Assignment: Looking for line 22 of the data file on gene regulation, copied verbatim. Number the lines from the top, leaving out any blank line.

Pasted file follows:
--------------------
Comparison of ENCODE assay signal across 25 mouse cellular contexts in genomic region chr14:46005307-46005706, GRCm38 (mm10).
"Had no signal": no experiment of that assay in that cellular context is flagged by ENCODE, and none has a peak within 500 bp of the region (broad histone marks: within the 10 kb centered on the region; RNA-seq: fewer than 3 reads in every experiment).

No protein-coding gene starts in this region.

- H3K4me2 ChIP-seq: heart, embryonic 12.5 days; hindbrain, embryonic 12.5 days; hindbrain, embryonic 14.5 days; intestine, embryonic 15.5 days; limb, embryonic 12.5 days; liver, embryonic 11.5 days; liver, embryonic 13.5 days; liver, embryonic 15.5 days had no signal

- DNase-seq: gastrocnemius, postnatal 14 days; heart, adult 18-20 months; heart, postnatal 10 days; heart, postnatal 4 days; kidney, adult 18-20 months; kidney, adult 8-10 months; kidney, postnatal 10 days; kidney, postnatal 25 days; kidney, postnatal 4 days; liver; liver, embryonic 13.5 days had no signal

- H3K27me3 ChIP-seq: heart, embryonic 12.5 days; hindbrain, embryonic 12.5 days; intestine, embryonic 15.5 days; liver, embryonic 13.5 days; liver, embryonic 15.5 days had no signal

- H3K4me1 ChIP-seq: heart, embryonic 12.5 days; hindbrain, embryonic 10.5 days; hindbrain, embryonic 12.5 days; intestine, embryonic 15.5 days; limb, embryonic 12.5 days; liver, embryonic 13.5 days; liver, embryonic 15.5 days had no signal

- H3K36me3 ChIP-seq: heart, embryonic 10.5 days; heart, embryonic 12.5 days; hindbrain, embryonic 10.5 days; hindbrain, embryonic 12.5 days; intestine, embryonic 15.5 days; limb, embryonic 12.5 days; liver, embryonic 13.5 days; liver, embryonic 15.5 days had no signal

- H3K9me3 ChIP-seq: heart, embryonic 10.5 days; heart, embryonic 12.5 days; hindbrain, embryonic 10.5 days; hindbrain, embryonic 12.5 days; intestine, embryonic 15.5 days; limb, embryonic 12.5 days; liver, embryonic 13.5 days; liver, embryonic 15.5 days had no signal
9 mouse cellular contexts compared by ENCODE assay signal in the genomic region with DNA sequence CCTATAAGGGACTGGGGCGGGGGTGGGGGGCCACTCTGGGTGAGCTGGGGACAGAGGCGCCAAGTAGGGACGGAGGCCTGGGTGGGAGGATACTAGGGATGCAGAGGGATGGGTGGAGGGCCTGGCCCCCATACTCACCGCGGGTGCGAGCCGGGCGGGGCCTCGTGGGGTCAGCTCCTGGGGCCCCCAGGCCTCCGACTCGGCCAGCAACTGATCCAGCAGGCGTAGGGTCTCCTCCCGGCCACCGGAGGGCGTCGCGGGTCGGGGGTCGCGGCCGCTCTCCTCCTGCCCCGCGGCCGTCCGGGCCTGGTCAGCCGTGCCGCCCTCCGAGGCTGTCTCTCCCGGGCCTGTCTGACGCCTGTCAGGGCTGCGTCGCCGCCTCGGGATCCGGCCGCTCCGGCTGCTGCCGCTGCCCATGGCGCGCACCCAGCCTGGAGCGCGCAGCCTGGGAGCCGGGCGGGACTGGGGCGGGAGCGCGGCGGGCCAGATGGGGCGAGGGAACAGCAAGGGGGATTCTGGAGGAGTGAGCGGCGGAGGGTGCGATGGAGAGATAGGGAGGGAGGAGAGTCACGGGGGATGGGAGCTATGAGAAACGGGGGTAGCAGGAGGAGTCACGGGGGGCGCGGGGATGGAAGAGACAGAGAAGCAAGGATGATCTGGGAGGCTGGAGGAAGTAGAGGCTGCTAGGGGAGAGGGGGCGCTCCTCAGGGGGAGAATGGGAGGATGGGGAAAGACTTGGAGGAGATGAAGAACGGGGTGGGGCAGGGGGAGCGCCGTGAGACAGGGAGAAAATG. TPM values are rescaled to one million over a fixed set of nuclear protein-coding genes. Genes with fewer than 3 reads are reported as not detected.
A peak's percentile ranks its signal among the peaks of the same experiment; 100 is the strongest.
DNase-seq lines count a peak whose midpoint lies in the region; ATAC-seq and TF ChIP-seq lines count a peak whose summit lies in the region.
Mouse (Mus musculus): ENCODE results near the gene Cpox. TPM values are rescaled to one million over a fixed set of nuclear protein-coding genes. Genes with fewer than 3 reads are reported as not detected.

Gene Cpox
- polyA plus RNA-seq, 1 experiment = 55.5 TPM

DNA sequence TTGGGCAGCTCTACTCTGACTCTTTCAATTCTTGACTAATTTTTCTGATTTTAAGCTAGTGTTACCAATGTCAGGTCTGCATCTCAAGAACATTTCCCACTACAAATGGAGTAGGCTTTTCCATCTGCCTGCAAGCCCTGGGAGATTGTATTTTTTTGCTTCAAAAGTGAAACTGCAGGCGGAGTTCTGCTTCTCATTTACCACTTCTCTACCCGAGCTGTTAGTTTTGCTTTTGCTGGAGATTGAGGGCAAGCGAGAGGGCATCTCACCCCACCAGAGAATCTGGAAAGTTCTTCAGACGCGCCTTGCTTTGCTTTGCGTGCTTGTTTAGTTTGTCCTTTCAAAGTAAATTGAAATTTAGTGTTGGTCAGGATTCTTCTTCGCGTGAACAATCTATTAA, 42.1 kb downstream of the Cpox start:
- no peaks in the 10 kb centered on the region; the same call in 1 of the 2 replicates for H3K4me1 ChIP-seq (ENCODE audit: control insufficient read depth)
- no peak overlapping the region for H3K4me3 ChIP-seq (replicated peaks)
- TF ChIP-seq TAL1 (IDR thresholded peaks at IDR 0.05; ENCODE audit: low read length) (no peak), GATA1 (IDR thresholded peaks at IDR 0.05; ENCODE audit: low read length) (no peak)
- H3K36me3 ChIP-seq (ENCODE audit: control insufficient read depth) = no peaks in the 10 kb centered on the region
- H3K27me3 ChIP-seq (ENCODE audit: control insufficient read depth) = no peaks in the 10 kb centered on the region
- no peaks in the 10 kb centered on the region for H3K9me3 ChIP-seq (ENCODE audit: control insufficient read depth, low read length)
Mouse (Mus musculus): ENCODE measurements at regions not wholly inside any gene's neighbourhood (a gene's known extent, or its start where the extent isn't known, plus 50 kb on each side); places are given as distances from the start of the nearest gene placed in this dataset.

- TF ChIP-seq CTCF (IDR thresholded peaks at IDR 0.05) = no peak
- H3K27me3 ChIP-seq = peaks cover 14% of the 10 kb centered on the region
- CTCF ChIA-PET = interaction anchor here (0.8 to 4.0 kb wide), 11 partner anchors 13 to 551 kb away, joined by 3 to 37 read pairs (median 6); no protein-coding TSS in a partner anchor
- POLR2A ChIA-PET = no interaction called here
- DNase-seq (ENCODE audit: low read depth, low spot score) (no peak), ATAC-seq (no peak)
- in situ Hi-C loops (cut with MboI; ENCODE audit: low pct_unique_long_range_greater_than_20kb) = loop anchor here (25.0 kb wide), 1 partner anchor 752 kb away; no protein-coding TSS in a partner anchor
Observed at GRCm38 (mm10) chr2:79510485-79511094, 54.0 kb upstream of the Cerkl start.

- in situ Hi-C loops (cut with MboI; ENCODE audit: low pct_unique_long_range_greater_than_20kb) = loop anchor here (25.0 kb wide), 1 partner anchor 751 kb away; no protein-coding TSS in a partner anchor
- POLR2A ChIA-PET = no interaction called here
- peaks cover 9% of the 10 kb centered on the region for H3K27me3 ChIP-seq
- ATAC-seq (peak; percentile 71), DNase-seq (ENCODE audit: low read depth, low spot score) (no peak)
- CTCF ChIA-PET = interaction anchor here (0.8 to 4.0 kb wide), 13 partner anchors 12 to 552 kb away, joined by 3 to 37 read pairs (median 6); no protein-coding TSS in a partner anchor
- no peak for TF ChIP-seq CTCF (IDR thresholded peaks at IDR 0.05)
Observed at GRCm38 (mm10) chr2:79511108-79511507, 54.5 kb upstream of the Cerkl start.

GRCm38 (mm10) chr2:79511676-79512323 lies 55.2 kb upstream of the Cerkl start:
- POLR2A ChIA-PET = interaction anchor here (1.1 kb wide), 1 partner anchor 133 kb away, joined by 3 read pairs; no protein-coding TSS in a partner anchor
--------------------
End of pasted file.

- no peaks in the 10 kb centered on the region for H3K9me3 ChIP-seq (ENCODE audit: control insufficient read depth, low read length)